Did ya’ll know it is World Breastfeeding Week?! In honor of that, I’m going to do my LAST Maxwell breastfeeding post.
It has been a journey of a million feeds and a thousand pumps 😉 We MADE it! 14 months of breastfeeding officially came to an end on Monday morning, July 31st. I didn’t even know it was going to be our last time. I honestly thought there was going to be a dramatic wean, but for us…there wasn’t.
On Monday, I was talking weaning with a work friend that is going through the process with her little one. I said, “You know what? I should just try to cut the nighttime feeding out and go down to 1 morning feeding.”
Brief back story: I was ELATED to make it to a year! I knew at that point I wanted to start weaning Max, especially because I was pregnant with our second little love. Our first weaning step was cutting out my work pumps. This also meant cutting Max’s daytime feeding, so we were on the same track. We phased them out over about a month. Of course somedays I sucked at it, days when Max was especially persistent or I could tell he wasn’t feeling well. We’ve been down to a morning and night feeding for about a month. I knew I wanted to take the step of cutting one of those out. Little did I know, that when I stopped him from feeding once before bed…we would stop completely.
I know it’s because we were both more ready than I gave us credit for.
I’m really excited that it went much smoother than I thought it would. Max still sometimes pulls at my shirt, but we just distract him or put him down without it.
Along with excitement, I did shed a good amount of tears. Just being honest 😉 It started when I began working on this blog post, because it caused SO MUCH reflection on how far we’ve come together. The BIGGEST thing that makes me sad is that my first little boy is growing up entirely too fast. Drew found me in a puddle of tears when he got home from his softball game Tuesday night after another skipped feeding. He was SO sweet and we just talked about how our little baby is now a little boy.
Now that I have 14 months of breastfeeding experience, and another baby coming in hot in 15 weeks…I thought it would be fun to highlight some things I didn’t know about breastfeeding.
6 Things I Didn’t Know About Breastfeeding.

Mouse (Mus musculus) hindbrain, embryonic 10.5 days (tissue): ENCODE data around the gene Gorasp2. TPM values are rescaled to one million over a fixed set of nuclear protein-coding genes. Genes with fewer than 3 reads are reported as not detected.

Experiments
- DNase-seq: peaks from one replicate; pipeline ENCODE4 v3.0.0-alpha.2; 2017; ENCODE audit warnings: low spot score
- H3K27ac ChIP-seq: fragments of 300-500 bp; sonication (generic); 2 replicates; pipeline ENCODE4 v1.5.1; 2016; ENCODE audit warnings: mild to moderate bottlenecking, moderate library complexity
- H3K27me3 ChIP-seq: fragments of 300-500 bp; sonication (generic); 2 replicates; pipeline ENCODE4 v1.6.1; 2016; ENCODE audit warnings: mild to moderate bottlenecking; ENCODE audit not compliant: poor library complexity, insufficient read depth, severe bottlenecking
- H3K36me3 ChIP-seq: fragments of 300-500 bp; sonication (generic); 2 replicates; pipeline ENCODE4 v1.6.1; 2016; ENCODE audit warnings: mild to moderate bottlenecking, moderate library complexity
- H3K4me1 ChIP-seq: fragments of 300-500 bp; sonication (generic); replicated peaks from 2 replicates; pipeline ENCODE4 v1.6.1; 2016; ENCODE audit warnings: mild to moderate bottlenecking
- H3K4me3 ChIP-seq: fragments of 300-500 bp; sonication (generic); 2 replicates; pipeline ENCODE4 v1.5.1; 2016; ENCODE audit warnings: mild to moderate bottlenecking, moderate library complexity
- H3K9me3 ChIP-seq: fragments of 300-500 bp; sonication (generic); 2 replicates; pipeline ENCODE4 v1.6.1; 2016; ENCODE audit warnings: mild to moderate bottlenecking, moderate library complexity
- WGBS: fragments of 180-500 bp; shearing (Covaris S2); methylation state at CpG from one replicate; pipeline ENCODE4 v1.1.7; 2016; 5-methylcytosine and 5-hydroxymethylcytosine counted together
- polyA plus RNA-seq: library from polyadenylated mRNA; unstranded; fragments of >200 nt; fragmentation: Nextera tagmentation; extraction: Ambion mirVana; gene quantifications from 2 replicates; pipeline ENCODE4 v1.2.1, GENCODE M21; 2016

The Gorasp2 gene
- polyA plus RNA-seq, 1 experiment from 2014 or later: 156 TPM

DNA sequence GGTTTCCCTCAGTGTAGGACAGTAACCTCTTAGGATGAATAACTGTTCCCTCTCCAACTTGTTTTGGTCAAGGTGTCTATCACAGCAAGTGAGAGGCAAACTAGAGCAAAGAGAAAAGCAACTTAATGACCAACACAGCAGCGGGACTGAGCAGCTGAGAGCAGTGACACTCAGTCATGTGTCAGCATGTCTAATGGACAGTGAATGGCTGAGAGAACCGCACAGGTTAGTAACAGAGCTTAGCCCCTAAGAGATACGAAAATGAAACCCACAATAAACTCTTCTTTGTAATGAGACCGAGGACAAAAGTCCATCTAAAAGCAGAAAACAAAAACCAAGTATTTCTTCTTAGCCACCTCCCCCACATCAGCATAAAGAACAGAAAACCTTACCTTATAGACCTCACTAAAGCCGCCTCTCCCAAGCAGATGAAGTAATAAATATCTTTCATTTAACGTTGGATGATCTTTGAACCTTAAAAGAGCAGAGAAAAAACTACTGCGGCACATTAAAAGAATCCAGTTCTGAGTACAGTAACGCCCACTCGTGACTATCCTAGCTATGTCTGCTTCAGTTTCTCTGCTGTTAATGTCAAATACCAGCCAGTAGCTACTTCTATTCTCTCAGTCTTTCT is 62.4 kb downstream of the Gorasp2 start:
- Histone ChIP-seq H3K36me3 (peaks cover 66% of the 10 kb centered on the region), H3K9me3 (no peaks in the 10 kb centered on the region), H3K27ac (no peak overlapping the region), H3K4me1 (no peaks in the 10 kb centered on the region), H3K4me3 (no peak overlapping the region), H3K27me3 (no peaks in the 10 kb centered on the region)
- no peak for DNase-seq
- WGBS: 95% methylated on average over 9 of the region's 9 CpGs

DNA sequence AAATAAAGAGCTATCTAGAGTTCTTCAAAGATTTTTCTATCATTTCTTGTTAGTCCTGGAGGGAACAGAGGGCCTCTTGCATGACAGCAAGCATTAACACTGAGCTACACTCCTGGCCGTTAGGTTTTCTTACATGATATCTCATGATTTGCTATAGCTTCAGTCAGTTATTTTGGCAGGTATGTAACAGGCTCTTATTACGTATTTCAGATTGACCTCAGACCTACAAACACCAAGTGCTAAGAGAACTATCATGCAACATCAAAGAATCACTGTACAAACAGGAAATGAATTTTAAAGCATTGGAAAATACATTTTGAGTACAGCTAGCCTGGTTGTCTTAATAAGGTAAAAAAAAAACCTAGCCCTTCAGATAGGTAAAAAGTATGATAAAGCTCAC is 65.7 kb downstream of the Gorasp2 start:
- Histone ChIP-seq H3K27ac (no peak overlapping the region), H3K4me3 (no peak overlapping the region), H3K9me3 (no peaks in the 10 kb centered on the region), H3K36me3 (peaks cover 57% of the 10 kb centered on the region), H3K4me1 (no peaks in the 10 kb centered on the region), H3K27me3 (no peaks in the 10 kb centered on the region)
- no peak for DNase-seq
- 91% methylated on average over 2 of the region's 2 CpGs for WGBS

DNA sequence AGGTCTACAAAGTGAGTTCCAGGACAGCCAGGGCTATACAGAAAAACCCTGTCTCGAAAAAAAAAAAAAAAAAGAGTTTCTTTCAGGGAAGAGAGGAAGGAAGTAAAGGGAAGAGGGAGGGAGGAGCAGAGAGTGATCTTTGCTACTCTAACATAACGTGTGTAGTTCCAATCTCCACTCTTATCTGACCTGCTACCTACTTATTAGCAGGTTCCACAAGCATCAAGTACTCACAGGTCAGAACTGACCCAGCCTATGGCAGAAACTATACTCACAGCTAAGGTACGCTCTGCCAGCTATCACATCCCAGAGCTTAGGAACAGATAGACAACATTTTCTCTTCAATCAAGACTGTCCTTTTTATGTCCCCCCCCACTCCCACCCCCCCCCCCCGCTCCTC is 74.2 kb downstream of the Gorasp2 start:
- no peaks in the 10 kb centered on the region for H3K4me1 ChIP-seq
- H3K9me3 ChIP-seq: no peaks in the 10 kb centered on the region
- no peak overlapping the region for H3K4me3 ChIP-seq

- There will probably be some type of struggle. I had terrible nipple pain with a crater down the middle of the right one. When the lactation consultant saw my nipple, even she was taken aback. Long story short, Max had tongue tie and with my anatomy…we took about 8 weeks to get on a pain free breastfeeding track. I also had a hugely lopsided supply and oversupply. I think each mama and baby will go through a unique journey, and next time around I have a much better understanding of that. Maybe our struggle will be entirely different, but I think mamas should prepare to know that there might be some challenge ahead of you and that you CAN do this!
- You WILL need support. I had a group of women around me (mostly thanks to this blog!) that encouraged me. They were quick with suggestions when I was struggling. I cannot tell you how thankful I am for ALL of you that reached out during that time. I also LOVE following a few breastfeeding accounts that offer tips and tricks. I wanted to share pumpspotting with ya’ll today. They are on a mission over there to help make breastfeeding better for all of us! Here is their mission statement: to support breastfeeding mothers in all their forms, and to elevate experiences so that we change places, perceptions, and ultimately, the percentage of women worldwide who meet their breastfeeding goals. I just donated to their kickstarter campaign and would highly recommend you see what they’re up to, cause it is GOOD! We need people out there advocating for breastfeeding women and making it a better experience!